The latest statistics on online holiday shopping are remarkable for a couple of reasons:
- Internet does change everything; it just takes somewhat longer than some visionaries in early 90s predicted.
- A YOY increase of 25% is remarkable but remember that it is simply a channel shift. So it mostly benefits online-only retailers while those retailers that have both offline and online businesses will see mixed results. While margins on online sales are relatively higher, if the sales came at the expense of offline sales, they need a change in their channel strategy.
- Early skeptics had hypothesized that apparel/clothing are what draw people to malls, and other than what was already being sold through catalogs, there was not much growth potential in this category. Apparently these skeptics were wrong. It is the largest category at this time.
- Another interesting category that is seeing tremendous growth is jewelry. Even Amazon.com mentions that it was a high-growth category for them as well. Who would have imagined that people will buy diamonds over the Internet? (Related article: Amazon.com is a leader in ebusiness and content management)
- And remember the folks who said that malls are not going away? Well, according to the 2004 eSpending report, 36 percent of respondents cited a preference to avoid crowds as the top reason to buy online rather than visit a store. I am not saying that malls are going away anytime soon either but it does show that while malls may have a social value, it does not mean that shopping will be the outcome.
What does the latest ecommerce data mean for you?
- Ask the following questions about your business: What percentage of your business is online? Have you benchmarked yourself against industry leaders? Do you need a change in strategy to grow your online business? If you have physical stores, what will you do with them as you shift sales online?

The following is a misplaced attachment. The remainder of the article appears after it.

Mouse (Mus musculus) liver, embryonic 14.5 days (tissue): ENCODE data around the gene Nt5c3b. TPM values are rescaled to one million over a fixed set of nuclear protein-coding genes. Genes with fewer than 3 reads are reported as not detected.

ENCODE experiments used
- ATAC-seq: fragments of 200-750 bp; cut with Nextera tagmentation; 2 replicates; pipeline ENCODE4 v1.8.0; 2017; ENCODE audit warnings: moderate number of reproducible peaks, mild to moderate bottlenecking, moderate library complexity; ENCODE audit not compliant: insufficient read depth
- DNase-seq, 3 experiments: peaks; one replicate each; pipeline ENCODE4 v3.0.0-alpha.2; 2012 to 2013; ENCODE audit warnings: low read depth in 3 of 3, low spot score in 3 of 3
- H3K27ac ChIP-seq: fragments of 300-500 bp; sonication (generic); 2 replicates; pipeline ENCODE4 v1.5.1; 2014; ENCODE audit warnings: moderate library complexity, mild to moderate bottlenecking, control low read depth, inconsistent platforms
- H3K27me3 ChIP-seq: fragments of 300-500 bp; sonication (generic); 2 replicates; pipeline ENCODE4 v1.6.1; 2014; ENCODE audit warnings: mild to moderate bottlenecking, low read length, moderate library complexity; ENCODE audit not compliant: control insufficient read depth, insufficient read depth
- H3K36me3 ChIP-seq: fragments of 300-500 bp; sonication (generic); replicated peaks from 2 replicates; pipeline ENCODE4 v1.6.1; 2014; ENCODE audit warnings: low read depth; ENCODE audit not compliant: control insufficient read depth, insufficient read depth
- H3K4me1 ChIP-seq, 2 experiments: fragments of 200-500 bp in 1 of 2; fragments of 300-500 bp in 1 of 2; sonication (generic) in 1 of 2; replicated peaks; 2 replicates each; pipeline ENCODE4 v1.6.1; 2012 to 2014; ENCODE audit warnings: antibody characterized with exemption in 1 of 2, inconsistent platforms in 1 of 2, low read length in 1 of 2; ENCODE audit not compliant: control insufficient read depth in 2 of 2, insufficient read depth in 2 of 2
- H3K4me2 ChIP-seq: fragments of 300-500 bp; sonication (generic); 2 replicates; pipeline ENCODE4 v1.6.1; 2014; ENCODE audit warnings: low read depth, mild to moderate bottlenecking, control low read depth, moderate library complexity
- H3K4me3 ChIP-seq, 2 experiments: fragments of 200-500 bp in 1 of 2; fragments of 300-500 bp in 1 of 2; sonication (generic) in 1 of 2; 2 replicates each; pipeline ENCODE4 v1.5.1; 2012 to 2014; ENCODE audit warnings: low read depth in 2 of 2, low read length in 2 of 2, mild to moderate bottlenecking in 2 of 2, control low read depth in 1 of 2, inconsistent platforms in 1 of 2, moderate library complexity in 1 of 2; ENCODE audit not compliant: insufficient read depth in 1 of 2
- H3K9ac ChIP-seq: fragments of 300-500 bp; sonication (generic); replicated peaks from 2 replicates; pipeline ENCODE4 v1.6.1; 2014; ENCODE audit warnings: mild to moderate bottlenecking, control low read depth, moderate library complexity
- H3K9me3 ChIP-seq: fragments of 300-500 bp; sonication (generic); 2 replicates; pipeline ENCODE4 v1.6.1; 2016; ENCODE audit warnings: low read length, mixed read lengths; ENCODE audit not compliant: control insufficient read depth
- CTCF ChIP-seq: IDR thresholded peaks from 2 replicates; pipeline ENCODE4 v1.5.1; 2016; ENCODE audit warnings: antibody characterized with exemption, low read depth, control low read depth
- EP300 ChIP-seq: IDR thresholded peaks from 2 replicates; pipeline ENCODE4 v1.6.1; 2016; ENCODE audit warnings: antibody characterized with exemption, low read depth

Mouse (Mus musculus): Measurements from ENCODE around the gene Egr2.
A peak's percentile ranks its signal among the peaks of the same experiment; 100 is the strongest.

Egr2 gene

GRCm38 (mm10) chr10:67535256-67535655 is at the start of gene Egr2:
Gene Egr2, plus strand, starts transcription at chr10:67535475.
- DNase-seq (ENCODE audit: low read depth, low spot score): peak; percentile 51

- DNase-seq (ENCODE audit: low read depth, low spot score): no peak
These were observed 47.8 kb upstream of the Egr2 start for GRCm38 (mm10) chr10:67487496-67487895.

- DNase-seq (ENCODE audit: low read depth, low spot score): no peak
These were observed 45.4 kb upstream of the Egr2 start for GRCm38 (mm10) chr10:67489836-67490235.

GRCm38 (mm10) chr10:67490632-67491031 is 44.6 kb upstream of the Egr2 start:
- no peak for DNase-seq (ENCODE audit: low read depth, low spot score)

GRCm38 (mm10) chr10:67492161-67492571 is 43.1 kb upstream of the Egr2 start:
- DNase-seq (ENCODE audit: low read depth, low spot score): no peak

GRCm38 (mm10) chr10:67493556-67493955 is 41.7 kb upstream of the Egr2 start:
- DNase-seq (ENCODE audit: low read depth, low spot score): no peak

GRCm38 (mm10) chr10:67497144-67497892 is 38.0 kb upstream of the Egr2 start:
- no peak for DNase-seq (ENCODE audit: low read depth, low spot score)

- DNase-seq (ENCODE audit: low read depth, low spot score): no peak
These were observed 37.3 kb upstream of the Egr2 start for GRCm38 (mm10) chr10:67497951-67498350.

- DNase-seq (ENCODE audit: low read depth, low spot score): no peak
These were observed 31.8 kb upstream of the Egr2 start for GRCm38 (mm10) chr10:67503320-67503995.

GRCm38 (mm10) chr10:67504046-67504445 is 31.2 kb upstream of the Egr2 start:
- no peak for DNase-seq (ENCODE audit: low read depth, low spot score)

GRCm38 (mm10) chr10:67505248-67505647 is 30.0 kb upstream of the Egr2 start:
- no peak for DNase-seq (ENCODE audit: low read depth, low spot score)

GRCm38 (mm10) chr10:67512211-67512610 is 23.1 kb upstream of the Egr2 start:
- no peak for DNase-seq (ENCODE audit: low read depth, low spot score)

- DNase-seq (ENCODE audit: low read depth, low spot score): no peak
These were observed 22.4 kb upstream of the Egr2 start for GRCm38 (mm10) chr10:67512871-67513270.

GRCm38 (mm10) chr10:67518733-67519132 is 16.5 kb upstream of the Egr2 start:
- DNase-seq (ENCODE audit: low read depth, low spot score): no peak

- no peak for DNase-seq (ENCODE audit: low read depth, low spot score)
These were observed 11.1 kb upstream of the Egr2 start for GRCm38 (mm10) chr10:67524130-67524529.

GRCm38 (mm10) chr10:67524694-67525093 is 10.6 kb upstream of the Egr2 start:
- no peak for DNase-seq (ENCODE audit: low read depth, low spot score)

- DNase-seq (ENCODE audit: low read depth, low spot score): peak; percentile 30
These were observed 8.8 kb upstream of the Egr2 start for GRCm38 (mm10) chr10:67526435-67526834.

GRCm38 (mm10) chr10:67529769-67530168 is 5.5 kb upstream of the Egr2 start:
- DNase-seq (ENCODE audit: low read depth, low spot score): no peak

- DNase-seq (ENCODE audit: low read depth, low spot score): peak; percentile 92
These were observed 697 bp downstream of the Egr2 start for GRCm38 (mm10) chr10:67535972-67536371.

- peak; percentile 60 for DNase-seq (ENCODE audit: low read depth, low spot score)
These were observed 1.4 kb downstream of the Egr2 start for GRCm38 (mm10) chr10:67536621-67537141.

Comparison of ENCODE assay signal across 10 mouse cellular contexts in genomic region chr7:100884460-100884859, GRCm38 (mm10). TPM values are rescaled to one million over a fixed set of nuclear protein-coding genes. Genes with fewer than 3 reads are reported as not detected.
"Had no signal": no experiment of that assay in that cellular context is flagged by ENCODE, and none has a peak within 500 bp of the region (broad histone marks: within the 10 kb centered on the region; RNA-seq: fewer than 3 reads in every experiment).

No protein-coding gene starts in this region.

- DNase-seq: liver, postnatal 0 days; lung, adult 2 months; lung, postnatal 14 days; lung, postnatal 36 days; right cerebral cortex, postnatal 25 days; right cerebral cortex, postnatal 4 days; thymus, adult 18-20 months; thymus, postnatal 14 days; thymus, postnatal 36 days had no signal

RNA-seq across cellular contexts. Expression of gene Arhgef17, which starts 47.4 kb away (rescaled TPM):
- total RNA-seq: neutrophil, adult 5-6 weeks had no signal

- If your business moves online, how can you reduce your cost of doing business even further? Do you really need your back-end operations to be based in the United States? Is an offshore location an option for you? What is your online advertising strategy? How will you increase awareness about your website and online store? As a management consultant in love with Walmart, I would strongly suggest that you study how a company that targets the masses with lowest price products is pushing its online store.
- A clear message that we have received from consumers is that holiday shopping is no longer perceived as fun. Based on what your business is, think what it means for you? How about automating the whole gift-giving process? How about offering high-value holiday activities to consumers as they waste less time in holiday shopping and look for more fun things to do during the holidays?
- Another trend is to shop online but to pick up the product in a store. Shipping cost continues to be an issue and the lower prices online may become meaningless if shipping cost is added. This is telling us that consumers do not enjoy spending time in a store, being harassed by aggressive salespeople, particularly in stores like Circuit City and Best Buy, but they don't mind making a trip to pick up their package. Is opening pick-up locations in major cities an option? Can you partner with, say UPS or Fedex, and offer pick up option with no shipping?
- And finally, it is not just holiday online shopping that is booming. There is an overall growth going on in ecommerce. See what it means for you and develop an online strategy.
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